My first encounter with The Beer Snobs was reviewing their last single release – ‘I’m A Terrible Liar’ – and a fine song it is too. A whole album’s worth of their music seemed to me to be a fine, fine thing. Let’s dive in, friends.
Opening song ‘Dusk Til Dawn’ does not disappoint. It has a tune that is earwormy to the extreme. How I have to address something tricky here; this is what it sounds like. Well firstly the song features whistling, one of The Beer Snobs musical trademarks. It sounds broadly like folky punk pathetique with something of Otway & Barrett thrown in for good music – strummed guitar, a fab bassline and sparse drums. This is until the chorus where it suddenly blooms into 60s’ pop. So musically this is a winner but there’s more. The thing about the band is the lyrics; the words tell a story, so listen closely.
‘Town Street Special’ is a change in mood musically. It veers towards something I’m calling lo-fi diy in a kind of upbeat 60s’ pop way. With, by the way, a great lead vocal. This is until, in a seemingly random, but brilliant way, it revs up at the end into a raucous almost Lynyrd Skynyrd guitar freakout. What doesn’t change is that this is a song about something, the words tell a story.
Look I’m almost at the limit of defining the sound of these songs, but I’ll try. ‘Just Can’t Put My Finger On It’ sounds strangely like a cross between early REM, The Buzzcocks and the Beatles. But this isn’t the point, the point is that it’s a blast of a song. Great words tumble over you, bringing a smile to your face.
The sound of ‘Pet Shop Cunt’ brings to mind something post-punk – it’s dark, you get me. And yes, the band’s take on that post-punk is diy but it’s genuinely absolutely fucking brilliant.
Next up is ‘I’m A Terrible Liar’ so go here to review my review. Mind you come back, hit the back button once you’ve read it, OK.
‘Tied Down’ is kinda Americana in some ways but it’s played at Buzzcocks’s speed. Like some of their other songs it seems to be about the life of the ordinary person. ‘The Duchess’ returns to that amped up diy 60s’ sound. It actually seems to be a song a song about the Duchess of York. I’ll leave that here.
Bloody hell, the band shifts into The Animals’ R’n’B for ‘Girl With The Flaxen Hair’. It seems to be a straight take on the story of a girl who leaves, gets married, and the narrator wishes she remembers him. It features the trademark whistle. It also features a groove and a bassline that positively insists you get up, get down and shake your body into a frugging frenzy.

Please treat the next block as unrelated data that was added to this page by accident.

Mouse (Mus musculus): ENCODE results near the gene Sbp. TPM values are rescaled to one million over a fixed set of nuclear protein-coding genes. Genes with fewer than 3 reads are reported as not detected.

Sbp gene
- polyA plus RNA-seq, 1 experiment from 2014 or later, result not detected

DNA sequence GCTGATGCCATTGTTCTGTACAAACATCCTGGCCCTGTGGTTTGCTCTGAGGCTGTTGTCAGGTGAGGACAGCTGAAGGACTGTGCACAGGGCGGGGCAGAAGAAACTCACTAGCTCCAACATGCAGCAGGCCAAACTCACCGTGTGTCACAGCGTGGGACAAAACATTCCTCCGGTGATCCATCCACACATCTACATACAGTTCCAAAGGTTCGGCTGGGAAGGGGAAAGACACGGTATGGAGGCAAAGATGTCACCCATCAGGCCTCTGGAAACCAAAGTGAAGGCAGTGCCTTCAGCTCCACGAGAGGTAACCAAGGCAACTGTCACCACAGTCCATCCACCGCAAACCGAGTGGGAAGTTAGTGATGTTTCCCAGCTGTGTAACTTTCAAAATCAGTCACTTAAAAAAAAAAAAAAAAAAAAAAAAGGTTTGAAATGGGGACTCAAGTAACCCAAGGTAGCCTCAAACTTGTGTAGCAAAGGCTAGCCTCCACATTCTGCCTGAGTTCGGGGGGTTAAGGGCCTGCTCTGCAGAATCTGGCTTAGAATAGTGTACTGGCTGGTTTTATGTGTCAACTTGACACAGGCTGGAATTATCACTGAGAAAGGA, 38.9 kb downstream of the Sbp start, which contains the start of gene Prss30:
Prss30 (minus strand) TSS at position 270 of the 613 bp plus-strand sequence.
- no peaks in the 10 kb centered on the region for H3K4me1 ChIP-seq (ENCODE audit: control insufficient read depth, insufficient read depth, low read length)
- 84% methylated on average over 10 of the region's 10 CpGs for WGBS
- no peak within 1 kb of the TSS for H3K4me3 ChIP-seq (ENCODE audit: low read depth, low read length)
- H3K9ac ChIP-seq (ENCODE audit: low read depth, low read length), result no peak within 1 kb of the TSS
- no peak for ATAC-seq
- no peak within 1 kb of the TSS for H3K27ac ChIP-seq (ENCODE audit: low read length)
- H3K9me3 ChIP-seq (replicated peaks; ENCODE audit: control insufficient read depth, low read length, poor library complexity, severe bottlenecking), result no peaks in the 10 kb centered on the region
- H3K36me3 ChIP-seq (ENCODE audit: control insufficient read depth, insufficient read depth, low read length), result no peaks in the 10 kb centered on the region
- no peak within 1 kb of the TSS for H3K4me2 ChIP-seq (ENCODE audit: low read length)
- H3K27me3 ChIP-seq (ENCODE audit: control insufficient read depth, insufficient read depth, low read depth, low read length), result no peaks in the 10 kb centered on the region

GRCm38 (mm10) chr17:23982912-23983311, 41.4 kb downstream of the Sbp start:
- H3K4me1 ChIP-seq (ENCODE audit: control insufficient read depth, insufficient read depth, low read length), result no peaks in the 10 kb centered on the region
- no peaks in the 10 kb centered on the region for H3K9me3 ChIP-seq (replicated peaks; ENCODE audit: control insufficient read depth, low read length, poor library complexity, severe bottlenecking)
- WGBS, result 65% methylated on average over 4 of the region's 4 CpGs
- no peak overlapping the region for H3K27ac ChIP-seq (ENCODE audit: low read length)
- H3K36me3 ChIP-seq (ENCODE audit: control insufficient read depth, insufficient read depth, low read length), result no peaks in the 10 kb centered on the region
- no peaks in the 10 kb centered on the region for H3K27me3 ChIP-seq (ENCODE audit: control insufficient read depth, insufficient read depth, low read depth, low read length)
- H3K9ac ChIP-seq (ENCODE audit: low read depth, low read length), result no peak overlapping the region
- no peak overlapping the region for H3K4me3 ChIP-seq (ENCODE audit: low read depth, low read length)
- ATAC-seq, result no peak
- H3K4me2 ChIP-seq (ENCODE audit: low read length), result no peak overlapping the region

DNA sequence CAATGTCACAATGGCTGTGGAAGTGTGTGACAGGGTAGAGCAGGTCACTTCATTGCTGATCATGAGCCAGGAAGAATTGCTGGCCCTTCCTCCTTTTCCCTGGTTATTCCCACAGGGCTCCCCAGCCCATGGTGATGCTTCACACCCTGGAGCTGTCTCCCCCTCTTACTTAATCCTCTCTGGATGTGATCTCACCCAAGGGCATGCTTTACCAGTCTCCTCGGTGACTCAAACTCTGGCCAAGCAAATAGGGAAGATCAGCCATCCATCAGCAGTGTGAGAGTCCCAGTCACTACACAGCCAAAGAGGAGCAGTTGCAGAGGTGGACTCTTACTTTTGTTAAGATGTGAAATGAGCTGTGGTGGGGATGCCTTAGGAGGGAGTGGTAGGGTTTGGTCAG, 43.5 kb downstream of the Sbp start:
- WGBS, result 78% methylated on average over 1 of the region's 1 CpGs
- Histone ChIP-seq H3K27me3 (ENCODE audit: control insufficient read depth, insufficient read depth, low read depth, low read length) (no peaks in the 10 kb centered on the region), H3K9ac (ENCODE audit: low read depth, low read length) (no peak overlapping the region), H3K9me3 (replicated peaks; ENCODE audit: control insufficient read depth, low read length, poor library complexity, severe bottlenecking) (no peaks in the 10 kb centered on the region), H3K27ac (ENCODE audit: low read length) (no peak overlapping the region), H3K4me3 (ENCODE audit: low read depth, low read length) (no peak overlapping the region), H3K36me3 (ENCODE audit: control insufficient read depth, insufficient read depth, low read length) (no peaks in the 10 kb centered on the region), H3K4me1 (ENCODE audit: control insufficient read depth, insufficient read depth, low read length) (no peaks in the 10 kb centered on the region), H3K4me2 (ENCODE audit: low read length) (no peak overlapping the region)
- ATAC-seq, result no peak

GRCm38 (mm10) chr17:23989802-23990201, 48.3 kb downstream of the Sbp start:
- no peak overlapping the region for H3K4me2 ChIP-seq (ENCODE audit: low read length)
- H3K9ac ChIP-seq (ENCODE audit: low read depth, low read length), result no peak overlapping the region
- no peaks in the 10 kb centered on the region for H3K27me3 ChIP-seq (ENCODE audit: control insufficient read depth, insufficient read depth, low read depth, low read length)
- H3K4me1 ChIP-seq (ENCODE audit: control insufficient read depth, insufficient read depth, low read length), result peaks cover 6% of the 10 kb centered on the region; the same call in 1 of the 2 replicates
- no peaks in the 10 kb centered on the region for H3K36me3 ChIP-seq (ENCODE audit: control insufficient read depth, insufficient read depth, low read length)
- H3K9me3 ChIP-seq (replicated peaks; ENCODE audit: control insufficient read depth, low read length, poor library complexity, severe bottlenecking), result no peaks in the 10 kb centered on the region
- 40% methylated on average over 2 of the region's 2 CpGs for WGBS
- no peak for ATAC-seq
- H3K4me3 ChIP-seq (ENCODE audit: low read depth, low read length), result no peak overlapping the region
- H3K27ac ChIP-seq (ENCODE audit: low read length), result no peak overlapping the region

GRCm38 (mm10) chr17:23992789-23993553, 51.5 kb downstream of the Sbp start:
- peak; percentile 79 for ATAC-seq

‘Something’s Got A Hold On…’ is a rattling pop song. But without really knowing what it’s about I suddenly find myself emotionally moved. It has this heartfelt thing going on. I don’t know, my heart gets the song, but my head doesn’t.
And all too soon we get to the closing track ‘Atomic’. Now this, I kinda expected it to be a protest song but it isn’t. It’s a song about chemistry and why you should have listened during chemistry at school. The reason being Pointless. Look, I kid you not. It’s brilliant, funny, weirdly singalong, and has a spoken word outro that literally made me spit out what was a very good mouthful of tea. A joy.
This album has it all. Musically and lyrically. Yes, The Beer Snobs do their own thing but they do so bloody brilliantly. They kinda have that archness of The Bonzo Dog Doo Dah Band ‘doing’ various styles of music but like them their songs are sometimes humorous, sometimes about the lives of the average person in the street, and sometimes their songs seem to be about one thing and then something else. And then again sometimes they are a pure, simple and raw blast.
The thing that comes through as you listen to this album – and this won’t be once, this is addictive – is the joy of the music, the obviously wonderful words. And it’s these which make it so good. Actually it’s beyond good, it’s fucking wonderful. So make this part of your life right now.
The Beer Snobs are:
Tom Priestley on Drums and Harmonica
Michael Dailey on Guitar and Vocals
David Sowden on Bass and Backing Vocals